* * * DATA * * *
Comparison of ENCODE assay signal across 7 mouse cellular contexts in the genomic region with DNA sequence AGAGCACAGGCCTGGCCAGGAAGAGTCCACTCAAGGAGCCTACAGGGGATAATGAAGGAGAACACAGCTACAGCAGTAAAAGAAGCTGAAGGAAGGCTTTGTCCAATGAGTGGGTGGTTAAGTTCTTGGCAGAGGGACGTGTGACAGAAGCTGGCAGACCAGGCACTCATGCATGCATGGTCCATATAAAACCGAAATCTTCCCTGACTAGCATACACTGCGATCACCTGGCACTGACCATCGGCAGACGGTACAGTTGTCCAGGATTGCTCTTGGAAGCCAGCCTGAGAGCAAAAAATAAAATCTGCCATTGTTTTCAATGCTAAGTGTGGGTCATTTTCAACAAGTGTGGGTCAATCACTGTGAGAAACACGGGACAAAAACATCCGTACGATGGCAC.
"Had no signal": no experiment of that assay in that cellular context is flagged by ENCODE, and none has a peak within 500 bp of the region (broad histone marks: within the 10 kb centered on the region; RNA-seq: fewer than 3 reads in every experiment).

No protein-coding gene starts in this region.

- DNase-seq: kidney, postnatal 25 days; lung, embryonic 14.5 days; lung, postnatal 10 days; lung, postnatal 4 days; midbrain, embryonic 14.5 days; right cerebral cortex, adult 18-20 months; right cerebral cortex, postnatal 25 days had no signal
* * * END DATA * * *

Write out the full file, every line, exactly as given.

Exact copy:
Comparison of ENCODE assay signal across 7 mouse cellular contexts in the genomic region with DNA sequence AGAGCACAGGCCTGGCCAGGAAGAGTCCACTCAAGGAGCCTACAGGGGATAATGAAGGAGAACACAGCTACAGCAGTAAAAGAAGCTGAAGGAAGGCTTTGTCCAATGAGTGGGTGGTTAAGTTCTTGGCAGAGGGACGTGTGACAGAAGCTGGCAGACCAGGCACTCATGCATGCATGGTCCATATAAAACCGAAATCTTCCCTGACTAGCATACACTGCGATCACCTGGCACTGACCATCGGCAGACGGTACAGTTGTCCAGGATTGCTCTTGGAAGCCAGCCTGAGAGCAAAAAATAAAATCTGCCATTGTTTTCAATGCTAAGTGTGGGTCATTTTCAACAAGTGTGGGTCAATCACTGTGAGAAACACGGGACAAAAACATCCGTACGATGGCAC.
"Had no signal": no experiment of that assay in that cellular context is flagged by ENCODE, and none has a peak within 500 bp of the region (broad histone marks: within the 10 kb centered on the region; RNA-seq: fewer than 3 reads in every experiment).

No protein-coding gene starts in this region.

- DNase-seq: kidney, postnatal 25 days; lung, embryonic 14.5 days; lung, postnatal 10 days; lung, postnatal 4 days; midbrain, embryonic 14.5 days; right cerebral cortex, adult 18-20 months; right cerebral cortex, postnatal 25 days had no signal